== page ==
Review by Archmonk Iga
Tropical Freeze brims with ingenious design and unrelenting challenge. What more can we ask for in a Donkey Kong game?
As with any Donkey Kong game, I knew going into Tropical Freeze that there would be levels that would challenge me to my wit’s end. Still, the challenges always managed to surprise me when they arrived. What surprised me most of all, however, was that Nintendo and Retro developed yet another DK game full of innovative level design and creative visuals. Frankly, I was expecting DKC Returns (for the Wii) with very few new bells and whistles--and to an extent, that is what I got. Thing is, I thought I would have been disappointed. But Tropical Freeze made sure that I wouldn’t be. Yes, it is more Donkey Kong. But if I’ve come this far with the series, I should understand by now that DK doesn’t need any fancy new gameplay tricks to make it so great. Tropical Freeze is a DK barrel that embraces everything that makes Donkey Kong great – goofy characters, hard-to-reach secrets, fast-paced challenges – and throws itself at you, showering you in bananas and Game Overs.
While it sticks to the formula, there are enough important changes that make Tropical Freeze a must-play for any DK fan. The most obvious change is that Donkey Kong can be joined by not only Diddy Kong, but Dixie Kong or Cranky Kong as well. These three unique characters can be controlled by player 2, and the majority of my time with Tropical Freeze was with another player using these funky monkeys. As player 1, Donkey Kong moves exactly as you’d expect—he feels as heavy as he looks, and he doesn’t walk or run so much as trudge across the stage, requiring much more energy to jump than someone like Mario or Kirby. He is not an easy character to control. His three partners are similar, however their smaller frames grant them certain advantages. Their added abilities can make it easier for newer players (like my player 2) to still have lots of fun with Tropical Freeze. I personally loved the challenge with Donkey Kong, but I know that my player 2 enjoyed himself much more because Dixie Kong’s hair gave him that aerial boost whenever he needed it. Similarly, Diddy Kong has a hovercraft on his back that doesn’t lift him up but allows him to maintain the same speed as when he jumped. Cranky Kong will feel the most foreign to DK vets and newcomers alike—he can bounce on his cane to stay safe from spikes. The three partners also have certain advantages underwater that Donkey Kong lacks. Overall, if Tropical Freeze is to be played with two people, it is designed for the more experienced to control Donkey Kong and the less experienced to use Diddy or Dixie (Dixie is the closest player 2 will get to “easy mode”). Cranky is great for a fun challenge if player 2 is willing, but may be by and large ignored unless you are looking to uncover all of Tropical Freeze’s secrets.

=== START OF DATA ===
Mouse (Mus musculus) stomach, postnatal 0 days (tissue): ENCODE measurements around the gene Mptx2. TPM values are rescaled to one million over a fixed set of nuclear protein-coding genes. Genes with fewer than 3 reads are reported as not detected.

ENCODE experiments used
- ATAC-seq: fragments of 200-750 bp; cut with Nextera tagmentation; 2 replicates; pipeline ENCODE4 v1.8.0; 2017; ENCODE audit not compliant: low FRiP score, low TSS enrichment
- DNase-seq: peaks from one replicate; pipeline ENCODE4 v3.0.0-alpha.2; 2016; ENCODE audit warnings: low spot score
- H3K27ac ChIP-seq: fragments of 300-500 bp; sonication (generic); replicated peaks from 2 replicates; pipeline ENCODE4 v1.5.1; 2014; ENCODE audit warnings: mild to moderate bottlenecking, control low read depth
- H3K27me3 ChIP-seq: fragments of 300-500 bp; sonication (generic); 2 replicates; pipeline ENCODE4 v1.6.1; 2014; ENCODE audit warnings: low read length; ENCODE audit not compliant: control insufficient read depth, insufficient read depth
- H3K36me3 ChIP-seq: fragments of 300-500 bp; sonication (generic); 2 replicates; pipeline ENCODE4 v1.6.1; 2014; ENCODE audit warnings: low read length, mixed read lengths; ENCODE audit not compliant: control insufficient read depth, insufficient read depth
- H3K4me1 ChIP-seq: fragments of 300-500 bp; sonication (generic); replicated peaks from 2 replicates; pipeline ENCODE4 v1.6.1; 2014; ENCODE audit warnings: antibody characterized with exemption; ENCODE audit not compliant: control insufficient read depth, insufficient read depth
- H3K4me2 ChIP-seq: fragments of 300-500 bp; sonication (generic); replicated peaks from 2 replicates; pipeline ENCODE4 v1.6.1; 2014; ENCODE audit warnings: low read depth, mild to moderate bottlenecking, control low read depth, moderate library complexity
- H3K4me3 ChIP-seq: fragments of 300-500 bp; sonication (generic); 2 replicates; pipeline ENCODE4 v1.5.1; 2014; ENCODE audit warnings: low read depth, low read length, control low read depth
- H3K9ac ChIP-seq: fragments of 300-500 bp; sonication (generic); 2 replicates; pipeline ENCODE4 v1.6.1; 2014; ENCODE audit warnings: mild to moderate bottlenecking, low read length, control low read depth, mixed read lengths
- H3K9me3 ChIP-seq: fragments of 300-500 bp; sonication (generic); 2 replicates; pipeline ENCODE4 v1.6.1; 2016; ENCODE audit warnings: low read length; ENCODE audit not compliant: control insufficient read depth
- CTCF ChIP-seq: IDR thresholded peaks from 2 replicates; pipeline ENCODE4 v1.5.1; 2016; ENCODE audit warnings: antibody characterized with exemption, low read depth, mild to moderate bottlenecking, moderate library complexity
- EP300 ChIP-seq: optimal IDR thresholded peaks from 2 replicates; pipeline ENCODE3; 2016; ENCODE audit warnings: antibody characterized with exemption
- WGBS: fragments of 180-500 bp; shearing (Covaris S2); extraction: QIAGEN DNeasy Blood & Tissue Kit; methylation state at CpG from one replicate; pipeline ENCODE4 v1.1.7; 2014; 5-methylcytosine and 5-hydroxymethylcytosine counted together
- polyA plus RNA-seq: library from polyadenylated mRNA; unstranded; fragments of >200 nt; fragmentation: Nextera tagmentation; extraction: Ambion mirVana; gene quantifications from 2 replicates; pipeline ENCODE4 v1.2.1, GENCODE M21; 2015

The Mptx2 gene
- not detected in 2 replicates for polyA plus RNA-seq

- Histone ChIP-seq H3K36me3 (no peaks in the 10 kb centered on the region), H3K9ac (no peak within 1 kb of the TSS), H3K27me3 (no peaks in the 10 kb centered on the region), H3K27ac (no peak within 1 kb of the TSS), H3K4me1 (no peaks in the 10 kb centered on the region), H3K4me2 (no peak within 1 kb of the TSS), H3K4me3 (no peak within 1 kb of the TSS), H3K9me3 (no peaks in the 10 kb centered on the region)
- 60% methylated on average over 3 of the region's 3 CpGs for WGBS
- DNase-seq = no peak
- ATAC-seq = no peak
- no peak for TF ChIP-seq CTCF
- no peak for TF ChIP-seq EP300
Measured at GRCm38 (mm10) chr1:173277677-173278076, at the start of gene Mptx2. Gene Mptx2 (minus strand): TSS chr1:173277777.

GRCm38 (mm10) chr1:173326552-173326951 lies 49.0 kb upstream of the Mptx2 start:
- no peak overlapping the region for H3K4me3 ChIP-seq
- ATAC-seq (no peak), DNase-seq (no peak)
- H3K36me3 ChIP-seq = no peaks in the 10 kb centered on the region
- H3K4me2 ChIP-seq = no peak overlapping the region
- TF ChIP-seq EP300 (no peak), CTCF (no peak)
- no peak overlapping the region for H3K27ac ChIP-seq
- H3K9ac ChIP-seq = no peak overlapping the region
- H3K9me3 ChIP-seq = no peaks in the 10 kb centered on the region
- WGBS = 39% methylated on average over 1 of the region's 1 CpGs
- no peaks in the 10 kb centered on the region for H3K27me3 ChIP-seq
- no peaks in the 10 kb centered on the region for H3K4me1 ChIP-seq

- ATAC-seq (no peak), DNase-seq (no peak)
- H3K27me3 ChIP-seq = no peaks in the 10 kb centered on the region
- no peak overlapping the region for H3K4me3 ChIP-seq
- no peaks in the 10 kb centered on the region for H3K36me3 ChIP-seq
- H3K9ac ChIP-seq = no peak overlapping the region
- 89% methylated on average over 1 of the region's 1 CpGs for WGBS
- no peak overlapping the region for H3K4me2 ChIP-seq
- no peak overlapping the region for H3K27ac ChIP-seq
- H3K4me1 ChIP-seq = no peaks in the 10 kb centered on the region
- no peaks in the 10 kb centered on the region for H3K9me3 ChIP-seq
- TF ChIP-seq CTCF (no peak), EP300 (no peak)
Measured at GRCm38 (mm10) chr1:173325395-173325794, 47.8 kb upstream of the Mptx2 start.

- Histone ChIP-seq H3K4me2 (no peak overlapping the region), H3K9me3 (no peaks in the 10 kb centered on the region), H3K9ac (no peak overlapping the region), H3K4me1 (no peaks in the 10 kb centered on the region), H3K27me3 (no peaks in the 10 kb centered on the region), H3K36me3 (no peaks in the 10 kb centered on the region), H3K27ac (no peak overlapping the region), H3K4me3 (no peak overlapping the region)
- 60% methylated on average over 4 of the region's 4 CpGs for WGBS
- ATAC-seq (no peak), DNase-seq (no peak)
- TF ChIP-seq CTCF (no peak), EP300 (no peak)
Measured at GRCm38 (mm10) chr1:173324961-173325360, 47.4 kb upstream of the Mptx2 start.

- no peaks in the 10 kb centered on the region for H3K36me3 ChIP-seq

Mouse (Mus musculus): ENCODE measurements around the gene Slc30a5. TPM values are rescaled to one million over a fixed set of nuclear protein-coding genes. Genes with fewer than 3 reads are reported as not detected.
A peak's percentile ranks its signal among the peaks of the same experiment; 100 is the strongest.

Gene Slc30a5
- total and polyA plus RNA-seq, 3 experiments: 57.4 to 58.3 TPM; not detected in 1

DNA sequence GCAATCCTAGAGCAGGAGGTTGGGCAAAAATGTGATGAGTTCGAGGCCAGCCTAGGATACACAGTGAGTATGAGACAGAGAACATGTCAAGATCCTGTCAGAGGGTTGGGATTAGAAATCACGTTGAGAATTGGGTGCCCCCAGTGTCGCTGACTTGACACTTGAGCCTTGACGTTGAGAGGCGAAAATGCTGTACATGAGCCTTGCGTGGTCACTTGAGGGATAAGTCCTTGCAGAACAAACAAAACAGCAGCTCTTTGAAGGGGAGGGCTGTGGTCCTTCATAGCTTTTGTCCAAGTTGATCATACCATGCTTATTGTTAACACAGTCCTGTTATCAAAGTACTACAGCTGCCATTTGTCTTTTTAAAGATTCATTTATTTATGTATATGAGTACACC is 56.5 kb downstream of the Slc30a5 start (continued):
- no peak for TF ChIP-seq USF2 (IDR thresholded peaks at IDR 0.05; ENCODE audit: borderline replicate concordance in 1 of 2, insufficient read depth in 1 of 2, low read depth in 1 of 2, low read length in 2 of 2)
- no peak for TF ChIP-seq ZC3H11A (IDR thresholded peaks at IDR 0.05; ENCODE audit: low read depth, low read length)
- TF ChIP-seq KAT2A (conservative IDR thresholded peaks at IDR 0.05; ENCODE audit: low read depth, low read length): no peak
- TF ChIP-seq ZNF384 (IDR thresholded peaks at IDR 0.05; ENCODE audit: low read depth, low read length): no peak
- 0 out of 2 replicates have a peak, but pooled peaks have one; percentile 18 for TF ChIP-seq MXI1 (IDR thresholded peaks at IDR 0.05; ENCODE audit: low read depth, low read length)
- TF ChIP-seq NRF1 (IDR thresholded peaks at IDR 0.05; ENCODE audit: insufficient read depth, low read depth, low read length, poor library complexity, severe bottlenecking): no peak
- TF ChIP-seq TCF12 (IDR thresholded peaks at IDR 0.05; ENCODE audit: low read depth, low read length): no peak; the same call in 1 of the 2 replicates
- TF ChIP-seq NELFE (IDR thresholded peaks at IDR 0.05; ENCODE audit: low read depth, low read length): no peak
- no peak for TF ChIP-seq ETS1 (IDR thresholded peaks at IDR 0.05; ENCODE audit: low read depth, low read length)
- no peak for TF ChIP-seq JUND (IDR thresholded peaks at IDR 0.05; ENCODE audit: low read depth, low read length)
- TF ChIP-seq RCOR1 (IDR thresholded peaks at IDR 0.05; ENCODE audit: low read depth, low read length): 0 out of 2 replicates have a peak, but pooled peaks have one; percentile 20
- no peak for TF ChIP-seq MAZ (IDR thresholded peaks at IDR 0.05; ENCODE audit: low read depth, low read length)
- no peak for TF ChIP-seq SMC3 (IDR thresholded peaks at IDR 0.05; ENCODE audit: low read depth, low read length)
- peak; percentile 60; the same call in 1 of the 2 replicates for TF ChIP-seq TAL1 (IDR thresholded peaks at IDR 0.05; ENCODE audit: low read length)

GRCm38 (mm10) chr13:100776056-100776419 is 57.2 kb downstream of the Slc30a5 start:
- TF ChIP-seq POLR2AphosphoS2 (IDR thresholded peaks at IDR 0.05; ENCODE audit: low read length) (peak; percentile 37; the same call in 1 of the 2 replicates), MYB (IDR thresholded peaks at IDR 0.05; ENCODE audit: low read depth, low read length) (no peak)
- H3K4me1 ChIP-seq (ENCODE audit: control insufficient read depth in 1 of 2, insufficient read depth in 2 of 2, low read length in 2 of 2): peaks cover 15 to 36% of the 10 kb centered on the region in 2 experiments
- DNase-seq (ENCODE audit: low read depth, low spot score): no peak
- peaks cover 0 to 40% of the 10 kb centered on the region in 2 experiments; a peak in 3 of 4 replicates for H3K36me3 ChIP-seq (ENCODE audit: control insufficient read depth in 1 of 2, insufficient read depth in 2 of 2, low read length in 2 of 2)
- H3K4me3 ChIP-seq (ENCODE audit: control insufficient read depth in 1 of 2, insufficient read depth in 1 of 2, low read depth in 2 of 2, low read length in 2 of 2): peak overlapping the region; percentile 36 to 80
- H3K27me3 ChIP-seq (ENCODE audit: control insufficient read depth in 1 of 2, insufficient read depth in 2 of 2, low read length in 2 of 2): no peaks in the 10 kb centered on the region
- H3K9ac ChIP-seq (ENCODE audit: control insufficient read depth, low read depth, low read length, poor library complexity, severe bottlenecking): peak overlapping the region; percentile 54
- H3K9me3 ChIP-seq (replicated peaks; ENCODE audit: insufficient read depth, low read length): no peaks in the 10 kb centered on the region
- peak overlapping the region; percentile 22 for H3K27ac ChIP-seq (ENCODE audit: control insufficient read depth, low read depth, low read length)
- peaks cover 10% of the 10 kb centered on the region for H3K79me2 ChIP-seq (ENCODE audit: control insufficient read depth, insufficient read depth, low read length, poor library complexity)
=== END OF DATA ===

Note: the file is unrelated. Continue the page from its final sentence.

Sadly, your player 2 may be at a disadvantage like mine was. The player 2 controls are by far the worst aspect of Tropical Freeze. Their options are astoundingly limited despite the game letting you use a Wii remote, Wii remote + nunchuk combo, or a Wii U Classic Controller. Since I do not own a Classic Controller, my player 2 opted for the Wii remote turned sideways, favoring the d-pad over the nunchuk’s joystick for the 2D platforming movements. What makes this such a detriment is that there is no button for player 2 to perform a roll, ground-pound, or underwater spin, which are essential in DK gameplay. Instead, it is like DKC Returns in that you must shake the remote to perform these actions. This brought down the experience for my player 2 quite a bit—shaking the remote so frequently and pressing buttons while dealing with the many challenges being thrown from every which way is not in any way an intuitive method of playing. Thankfully, he was able to climb onto my back or simply let me perform these actions as DK with my Gamepad controls when the shaking proved to be too much work. It is a little confusing that Nintendo and Retro thought players would enjoy this cumbersome style of control. I didn’t enjoy it in DKC Returns, and it still isn’t fun in the sequel several years later. Why couldn’t they give us better controller options?
But the truth is, having a second player made the experience so much more fun. Plus, I did play a great deal of Tropical Freeze on my own. You can still have a sidekick join you and use their abilities in single-player, but they might not last long because the game is so challenging. Certain segments also do not even enable player 2 to join, such as the minecart segments, and are among the craziest challenges the game will throw at you. I can’t tell you how many deaths I had during the rocket barrel and cart areas—they are tough, unforgiving, and will tease you with collectables that are just out of your reach the moment you realize they’re there!